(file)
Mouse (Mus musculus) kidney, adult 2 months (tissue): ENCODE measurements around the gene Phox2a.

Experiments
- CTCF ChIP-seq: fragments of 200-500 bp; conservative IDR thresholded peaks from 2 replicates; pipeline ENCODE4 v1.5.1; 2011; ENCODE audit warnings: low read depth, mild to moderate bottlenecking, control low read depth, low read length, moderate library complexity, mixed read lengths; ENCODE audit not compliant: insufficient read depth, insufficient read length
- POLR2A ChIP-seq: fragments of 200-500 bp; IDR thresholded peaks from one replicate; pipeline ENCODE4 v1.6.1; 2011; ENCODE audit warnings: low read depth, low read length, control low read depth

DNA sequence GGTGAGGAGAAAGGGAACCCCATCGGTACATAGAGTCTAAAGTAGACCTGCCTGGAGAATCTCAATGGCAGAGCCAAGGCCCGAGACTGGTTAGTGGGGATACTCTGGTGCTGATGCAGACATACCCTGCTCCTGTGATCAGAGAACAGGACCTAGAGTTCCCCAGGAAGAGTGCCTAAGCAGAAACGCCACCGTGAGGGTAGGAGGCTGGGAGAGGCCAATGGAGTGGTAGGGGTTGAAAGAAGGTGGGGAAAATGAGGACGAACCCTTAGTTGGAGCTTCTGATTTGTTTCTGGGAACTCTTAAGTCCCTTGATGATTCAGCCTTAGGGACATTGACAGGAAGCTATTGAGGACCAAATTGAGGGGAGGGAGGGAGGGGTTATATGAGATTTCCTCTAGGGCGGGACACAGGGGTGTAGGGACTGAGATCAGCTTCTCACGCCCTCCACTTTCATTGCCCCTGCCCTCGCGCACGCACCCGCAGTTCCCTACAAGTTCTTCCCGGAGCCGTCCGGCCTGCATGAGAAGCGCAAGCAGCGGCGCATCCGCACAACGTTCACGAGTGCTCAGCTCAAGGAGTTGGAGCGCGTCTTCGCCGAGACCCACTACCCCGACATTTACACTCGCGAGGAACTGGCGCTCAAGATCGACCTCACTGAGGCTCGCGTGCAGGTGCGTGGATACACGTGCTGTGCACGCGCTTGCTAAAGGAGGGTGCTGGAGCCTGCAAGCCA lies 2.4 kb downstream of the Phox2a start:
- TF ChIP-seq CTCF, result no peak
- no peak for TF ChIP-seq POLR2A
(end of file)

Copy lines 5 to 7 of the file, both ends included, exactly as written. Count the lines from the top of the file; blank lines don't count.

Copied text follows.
DNA sequence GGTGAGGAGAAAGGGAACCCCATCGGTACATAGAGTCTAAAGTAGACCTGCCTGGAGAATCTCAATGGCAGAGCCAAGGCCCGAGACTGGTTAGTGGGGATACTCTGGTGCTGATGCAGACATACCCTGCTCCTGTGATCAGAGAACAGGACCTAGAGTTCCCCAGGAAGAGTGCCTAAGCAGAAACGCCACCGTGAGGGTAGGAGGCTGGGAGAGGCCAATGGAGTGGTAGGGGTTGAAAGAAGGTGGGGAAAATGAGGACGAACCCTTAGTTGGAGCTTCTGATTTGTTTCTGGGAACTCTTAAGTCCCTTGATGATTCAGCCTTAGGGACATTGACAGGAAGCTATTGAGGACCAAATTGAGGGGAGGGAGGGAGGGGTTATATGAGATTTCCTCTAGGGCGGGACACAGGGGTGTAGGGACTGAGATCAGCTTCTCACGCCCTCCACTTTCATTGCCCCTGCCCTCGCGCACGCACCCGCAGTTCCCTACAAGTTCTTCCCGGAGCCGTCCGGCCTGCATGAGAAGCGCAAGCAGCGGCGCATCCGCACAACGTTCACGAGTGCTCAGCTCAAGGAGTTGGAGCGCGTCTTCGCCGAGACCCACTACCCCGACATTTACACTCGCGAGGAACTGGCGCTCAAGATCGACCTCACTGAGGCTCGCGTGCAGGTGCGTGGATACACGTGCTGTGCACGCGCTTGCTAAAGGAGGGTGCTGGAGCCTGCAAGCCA lies 2.4 kb downstream of the Phox2a start:
- TF ChIP-seq CTCF, result no peak
- no peak for TF ChIP-seq POLR2A